1

I am trying to find which scale this chord progression (Cmin - G\B - B♭ - Fmin\A♭ - A♭ - E♭\B♭ - Bdim) is borrowed from.

I think it doesn’t fit on any scale because this progression uses modal interchange. I don’t know any better. Do you have any idea ?

1
  • Not an answer about this particular progression, but you should try to think that there's a "default scale" that's related to the key, e.g. key C minor and scale C natural minor, but during each point in the progression, there can be one or more different plausible in-between harmonies and scales. In sheet music, the default scale is specified with a key signature, and deviations from it are denoted with temporary accidentals. If there's a G major chord when the song is "in C minor", then at least during that chord, you'll be thinking about and using some other scale, not C natural minor. Sep 7 '20 at 19:25
7

This chord progression fits comfortably in C minor, sometimes including the ♭VII (B♭), and sometimes the leading tone (B♮).

Cmin    = C E♭ G  
G/B     = B♮ D G  
Bb      = B♭ D F  
Fmin/Ab = A♭ C F  
Ab      = A♭ C E♭  
Eb/Bb   = B♭ E♭ G  
Bdim    = B♮ D F  

Extracting the unique pitches, we get

C D E♭ F G A♭ B♭ B♮ C

which is exactly C natural minor, plus the leading tone.

3
  • This shows that the bass walks down to Ab then back to B chromatically. It's a very smooth bass line and if the voice-leading is good, different chords could be used.
    – ttw
    Sep 6 '20 at 17:38
  • Actually, this is a typical use of minor scale in classical music, where aeolian scale is used, and 7th is raised on the dominant chords (G, Bdim), right? So Bb and B don't really coexist in the scale, but we switch between aeolian and harmonic minor. Sep 7 '20 at 3:55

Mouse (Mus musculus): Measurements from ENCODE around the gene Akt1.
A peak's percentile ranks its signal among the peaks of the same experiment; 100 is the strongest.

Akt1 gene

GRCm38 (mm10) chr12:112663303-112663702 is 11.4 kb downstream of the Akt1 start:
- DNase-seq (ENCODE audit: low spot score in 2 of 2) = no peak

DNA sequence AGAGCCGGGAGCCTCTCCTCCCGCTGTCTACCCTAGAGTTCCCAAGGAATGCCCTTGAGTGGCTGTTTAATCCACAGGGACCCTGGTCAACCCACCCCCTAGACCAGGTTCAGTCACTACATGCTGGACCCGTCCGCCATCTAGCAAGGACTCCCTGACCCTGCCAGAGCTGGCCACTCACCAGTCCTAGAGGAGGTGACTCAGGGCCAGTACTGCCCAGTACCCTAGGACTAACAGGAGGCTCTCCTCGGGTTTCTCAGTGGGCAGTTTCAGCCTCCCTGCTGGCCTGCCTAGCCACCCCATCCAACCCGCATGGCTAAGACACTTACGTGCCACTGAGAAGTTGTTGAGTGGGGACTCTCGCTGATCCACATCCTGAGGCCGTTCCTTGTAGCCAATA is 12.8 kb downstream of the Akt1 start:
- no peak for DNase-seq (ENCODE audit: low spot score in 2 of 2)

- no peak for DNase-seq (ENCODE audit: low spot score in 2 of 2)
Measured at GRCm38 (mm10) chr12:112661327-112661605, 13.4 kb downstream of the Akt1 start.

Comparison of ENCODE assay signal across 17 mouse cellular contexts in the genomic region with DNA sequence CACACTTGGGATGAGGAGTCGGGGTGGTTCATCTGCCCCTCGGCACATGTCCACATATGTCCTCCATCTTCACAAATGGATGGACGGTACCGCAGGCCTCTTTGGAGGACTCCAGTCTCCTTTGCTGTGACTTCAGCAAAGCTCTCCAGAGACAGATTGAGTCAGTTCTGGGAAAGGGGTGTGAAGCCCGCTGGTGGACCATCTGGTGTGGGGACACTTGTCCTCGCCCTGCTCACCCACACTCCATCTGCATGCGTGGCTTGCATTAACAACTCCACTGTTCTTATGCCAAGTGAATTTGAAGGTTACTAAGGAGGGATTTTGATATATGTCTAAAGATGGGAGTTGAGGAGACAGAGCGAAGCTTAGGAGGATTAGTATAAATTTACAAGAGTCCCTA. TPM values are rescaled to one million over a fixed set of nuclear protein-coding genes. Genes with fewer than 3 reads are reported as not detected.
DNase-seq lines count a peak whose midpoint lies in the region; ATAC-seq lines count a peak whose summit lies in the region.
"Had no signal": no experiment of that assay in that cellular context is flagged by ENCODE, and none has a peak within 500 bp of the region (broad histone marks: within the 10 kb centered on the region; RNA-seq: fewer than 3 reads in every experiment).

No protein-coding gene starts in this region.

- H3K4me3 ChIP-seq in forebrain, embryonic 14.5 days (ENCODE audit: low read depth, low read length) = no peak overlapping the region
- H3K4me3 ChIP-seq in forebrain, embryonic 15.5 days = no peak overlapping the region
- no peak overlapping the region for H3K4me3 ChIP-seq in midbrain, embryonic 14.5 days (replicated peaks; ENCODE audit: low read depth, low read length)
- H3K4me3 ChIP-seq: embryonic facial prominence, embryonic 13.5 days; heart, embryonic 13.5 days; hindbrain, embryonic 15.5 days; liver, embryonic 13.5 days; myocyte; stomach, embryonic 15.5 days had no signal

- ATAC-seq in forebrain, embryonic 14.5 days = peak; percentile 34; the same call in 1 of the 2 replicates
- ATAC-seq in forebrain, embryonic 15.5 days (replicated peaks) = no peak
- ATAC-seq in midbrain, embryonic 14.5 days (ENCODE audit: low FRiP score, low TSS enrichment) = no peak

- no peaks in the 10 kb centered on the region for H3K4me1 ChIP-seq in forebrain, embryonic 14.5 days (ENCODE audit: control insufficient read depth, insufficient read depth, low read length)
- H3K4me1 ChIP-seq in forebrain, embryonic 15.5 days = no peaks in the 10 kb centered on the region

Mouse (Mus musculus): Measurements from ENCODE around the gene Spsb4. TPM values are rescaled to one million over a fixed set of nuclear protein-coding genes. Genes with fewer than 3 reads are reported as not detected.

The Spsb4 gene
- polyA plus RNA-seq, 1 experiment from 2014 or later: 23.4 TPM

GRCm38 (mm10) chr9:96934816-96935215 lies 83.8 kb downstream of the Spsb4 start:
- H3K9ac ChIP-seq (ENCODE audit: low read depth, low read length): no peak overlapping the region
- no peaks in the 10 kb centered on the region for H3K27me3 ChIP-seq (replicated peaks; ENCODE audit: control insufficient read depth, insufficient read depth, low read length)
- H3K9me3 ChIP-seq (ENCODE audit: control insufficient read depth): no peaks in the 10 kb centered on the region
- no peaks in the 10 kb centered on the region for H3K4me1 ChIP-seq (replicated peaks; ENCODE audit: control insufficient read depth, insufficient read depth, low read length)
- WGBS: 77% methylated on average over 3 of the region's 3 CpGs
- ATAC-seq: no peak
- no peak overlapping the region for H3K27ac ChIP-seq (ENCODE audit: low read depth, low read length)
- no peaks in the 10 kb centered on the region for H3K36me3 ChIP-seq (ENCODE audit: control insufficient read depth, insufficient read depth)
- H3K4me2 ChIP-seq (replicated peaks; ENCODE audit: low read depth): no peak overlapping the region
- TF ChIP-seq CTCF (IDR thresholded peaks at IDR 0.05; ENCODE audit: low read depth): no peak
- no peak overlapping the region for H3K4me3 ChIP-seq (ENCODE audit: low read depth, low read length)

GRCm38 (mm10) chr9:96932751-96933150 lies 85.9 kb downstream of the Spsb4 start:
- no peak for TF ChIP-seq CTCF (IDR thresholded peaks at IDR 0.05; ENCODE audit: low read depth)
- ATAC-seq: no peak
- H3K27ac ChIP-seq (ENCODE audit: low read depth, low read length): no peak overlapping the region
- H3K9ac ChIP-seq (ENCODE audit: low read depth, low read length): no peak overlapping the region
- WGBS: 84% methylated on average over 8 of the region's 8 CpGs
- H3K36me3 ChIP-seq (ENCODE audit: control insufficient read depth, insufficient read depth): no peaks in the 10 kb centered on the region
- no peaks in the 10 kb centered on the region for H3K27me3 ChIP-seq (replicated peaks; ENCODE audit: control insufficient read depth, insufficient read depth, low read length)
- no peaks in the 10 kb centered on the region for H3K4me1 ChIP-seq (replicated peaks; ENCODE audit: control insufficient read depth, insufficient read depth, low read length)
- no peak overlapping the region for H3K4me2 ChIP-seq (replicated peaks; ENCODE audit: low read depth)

• 1
    @user1079505 - or, we could just say use the melodic minor scale...
    – Tim
    Sep 7 '20 at 9:17
5

This looks a lot like a descending bass progression. These progressions don't really fit some descriptions as the driving force is the descending bass line which holds things together. Your description has a bass of C-B-B♭-A♭-A♭-E♭-B. It looks similar to the "lament" bass (been around for centuries from pre-tonality to post-rock). An example would be taking C-B-B♭-A-A♭-G as a bass line and using Cm-G/B-B♭-F/A-A♭-E♭/G for example for chords. Other possibilities with the same bass line are Cm-G/B-C7/B♭-F/A-A♭7-C/G-G. or the like.

Certain patterns involving strong bass lines or patterns involving harmonic sequences seem not to follow some "rules of progression" but they create their own regularity (which is what rules are anyway.)

0
3

These chords all belong to melodic c-minor:

B♭ is the VII (♭) of Cm melodic downward (identical with natural minor and the aeolian scale). The VII isn’t augmented.

C, B♭, A♭, G ... is the upper tetrachord downwards. G/B is the 1st inversion of the dominant chord containing the leading tone B.

The Roman numbers are:

i - V6 - VII - iv6 - VI - III64 - vii dim

The melodic minor scale has a “flat” seventh (vii natural) ... relative to E♭ major! and a sharp seventh “borrowed” from the major dominant G in respect to the leading tone B.

1

You can call it 'modal interchange' if you like. But that sort of assumes that a progression SHOULD stick to one mode or scale, or that it's normal for it to do so, which just ain't so!

This comes pretty close to being in one scale though, if we lump the Natural and Harmonic variants of the C minor scale together.

As @ttw mentions, it implies a strong scalic bass line, always a good alternative to more functional reasons for what chord comes next.

Your Answer

By clicking “Post Your Answer”, you agree to our terms of service, privacy policy and cookie policy

Not the answer you're looking for? Browse other questions tagged or ask your own question.